Monday, 11 December 2017

Why neutral?

 Why do Pilates teachers always talk about neutral?   What does it mean and is it important?

Well, neutral can relate to almost all of our body alignment, such as feet, head, rib-cage, pelvis and spine.   And like a car being in neutral gear, it means a position from which we can best move from.  Our muscles are neither shortened nor lengthened.   Our joints are in position for optimal movement and stability with minimal friction.

So, let's just take one part of the body - the pelvis and lumbar spine.  The image on the left shows a neutral pelvis with bony landmarks labelled.

The three pelvic images below and to the left represent neutral as well as anterior and posterior pelvic tilt.

The arrows show the direction of the pelvic tilt.  The relative position of the ASIS (Anterior Superior Iliac Spine), pubic bone (pubic joint) and the hip joint can also be seen.

So, how to know if we are in neutral here or not?   There are several ways to assess pelvic alignment, but there's no gold standard measurement and everyone's neutral will be slightly different as our bodies are unique.

One method is line up the ASIS bones and the pubic bone.    This is most easily felt when we lie on our back, with legs bent.   If the bones feel fairly level on the front of the pelvis and we have a gentle upward curve in the lumbar spine - we're in a neutral position, or working towards one.

In contrast, if, when we lie down, the lower back is flat on the floor and we can't slide fingers under the lower back, then we're in a posterior pelvic tilt.   We may also feel the pubic bone is higher than the ASIS bones.

So, is it important to be neutral?   Have a look at the five following advantages to a neutral pelvis (as compared to a posterior tilt).

1. Muscles
In neutral, our muscles are in mid-range.  Take the gluteal muscles; they are neither stretched nor contracted.  They are ready to work.  However, in a posterior tilt, glutes will be at a disadvantage.  They may well feel tight because they are gripping to hold the pelvis in this position, but they won't be strong muscles.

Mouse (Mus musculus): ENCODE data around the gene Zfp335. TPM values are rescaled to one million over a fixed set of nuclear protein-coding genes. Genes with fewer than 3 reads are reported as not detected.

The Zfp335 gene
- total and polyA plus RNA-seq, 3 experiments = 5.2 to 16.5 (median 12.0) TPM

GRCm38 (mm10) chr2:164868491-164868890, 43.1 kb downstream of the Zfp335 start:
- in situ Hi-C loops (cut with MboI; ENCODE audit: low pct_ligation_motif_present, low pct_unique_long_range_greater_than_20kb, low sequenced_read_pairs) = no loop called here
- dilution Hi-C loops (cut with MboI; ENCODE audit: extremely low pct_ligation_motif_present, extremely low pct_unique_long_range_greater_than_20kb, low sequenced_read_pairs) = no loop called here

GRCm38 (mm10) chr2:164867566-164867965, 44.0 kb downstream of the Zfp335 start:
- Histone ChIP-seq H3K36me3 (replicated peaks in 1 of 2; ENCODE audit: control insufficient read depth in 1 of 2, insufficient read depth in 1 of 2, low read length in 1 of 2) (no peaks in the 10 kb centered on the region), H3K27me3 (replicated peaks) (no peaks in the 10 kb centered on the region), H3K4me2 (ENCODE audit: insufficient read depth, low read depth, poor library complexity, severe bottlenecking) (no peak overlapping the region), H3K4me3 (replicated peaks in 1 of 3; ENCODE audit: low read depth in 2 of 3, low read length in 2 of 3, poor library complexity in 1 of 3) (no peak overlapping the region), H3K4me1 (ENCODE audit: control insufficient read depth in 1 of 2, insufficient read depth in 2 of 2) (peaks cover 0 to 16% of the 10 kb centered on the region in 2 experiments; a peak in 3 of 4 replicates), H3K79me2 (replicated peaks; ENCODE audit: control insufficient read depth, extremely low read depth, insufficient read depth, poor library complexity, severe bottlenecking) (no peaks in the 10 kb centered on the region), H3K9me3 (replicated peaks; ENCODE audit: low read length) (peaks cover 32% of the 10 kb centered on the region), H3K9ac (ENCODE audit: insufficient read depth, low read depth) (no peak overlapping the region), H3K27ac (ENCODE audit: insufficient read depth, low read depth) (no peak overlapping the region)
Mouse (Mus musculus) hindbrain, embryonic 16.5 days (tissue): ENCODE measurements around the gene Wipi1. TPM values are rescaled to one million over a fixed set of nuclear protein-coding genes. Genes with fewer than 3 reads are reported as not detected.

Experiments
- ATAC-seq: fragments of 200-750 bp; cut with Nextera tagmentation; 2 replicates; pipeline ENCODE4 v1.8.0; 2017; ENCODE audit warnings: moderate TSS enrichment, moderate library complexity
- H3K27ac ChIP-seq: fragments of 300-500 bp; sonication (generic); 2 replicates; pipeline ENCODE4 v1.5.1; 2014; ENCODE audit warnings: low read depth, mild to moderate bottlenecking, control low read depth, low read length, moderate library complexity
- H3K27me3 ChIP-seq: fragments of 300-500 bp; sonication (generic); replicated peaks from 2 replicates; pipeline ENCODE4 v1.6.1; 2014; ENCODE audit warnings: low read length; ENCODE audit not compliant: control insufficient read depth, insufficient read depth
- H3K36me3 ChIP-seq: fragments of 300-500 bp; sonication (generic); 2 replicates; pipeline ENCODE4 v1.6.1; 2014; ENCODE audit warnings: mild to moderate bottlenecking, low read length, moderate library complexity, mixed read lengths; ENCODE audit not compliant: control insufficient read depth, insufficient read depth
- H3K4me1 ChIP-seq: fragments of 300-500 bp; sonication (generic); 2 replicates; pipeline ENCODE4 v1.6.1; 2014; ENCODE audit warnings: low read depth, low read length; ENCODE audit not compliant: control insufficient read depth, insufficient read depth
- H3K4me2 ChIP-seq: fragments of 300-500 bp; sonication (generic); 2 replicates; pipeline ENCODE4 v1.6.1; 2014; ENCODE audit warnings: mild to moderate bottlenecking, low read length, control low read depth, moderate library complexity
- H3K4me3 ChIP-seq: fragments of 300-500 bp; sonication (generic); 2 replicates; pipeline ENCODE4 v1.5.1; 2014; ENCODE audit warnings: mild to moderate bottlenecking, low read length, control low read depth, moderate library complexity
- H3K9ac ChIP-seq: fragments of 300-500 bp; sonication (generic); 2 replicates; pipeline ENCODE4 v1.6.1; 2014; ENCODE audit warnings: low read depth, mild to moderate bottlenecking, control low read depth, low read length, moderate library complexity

Similarly, studies of the deep, postural muscles in neutral alignment show higher activity levels.  In a posterior pelvic tilt, the deepest abdominals and pelvic floor are less active.  This means we're less stable in this alignment.

2. Joints
In neutral, our joints are also ready to move.  For example, the hip joint is free to move with a low likelihood of friction and therefore damage.  In contrast, in a posterior pelvic tilt, the head of the femur will be pushed forward in its socket and therefore friction and damage to the joint are more likely.  Hip movement is also likely to be restricted.

In neutral lumbar alignment, the discs, vertebrae, ligaments and muscles are all in an optimal position for movement, stability and shock absorption.   In a posterior tilt, the lumbar spine is flattened meaning the discs are more likely to be damaged because of the forward compression when combined with loading of our body weight.

3.  Bone alignment
In neutral pelvis, the pubic joint and the sitting bones are in place to take the weight of pelvic and abdominal organs.  In a posterior pelvic tilt, the bones are in a different position meaning the pelvic floor muscles and fascia have to help take the weight of the organs instead.  This is one risk factor for pelvic organ prolapse.

4.  Muscle balance
If all of the body is well aligned, muscle balance should be optimal.  This means muscles will be in mid-range, neither lengthened or shortened.   But in a posterior tilt, there is an effect above and below the pelvis on other connecting muscles.   For instance, hamstrings, which attach to the sitting bones, will be shortened.

5.  Intra-abdominal pressure
The diaphragm increases this pressure as we breathe.  With neutral rib-cage and pelvic alignment, this helps to stabilise us.  However, if the alignment isn't neutral, the effects of this pressure can change.  
A posterior tilt can create an altered and upward pressure on the abdominal organs moving the guts closer to the diaphragm and increasing the risk of a hiatal hernia.

So, these are some of the reasons that Pilates teachers encourage neutral alignment.

Body awareness is a big factor here as many of us are unaware of our alignment, Pilates teachers included!

For the posterior pelvic tilt, it tends to come from a gluteal gripping pattern.   This may have started during pregnancy as a way to stabilise or it might be a result of sport or dance training.   Alternatively, we might do it more consciously as a way of flattening the lower abdomen to feel slimmer.

Whatever the reason, it's worth releasing the hips and working on the gluteal gripping to gain the benefits of neutral!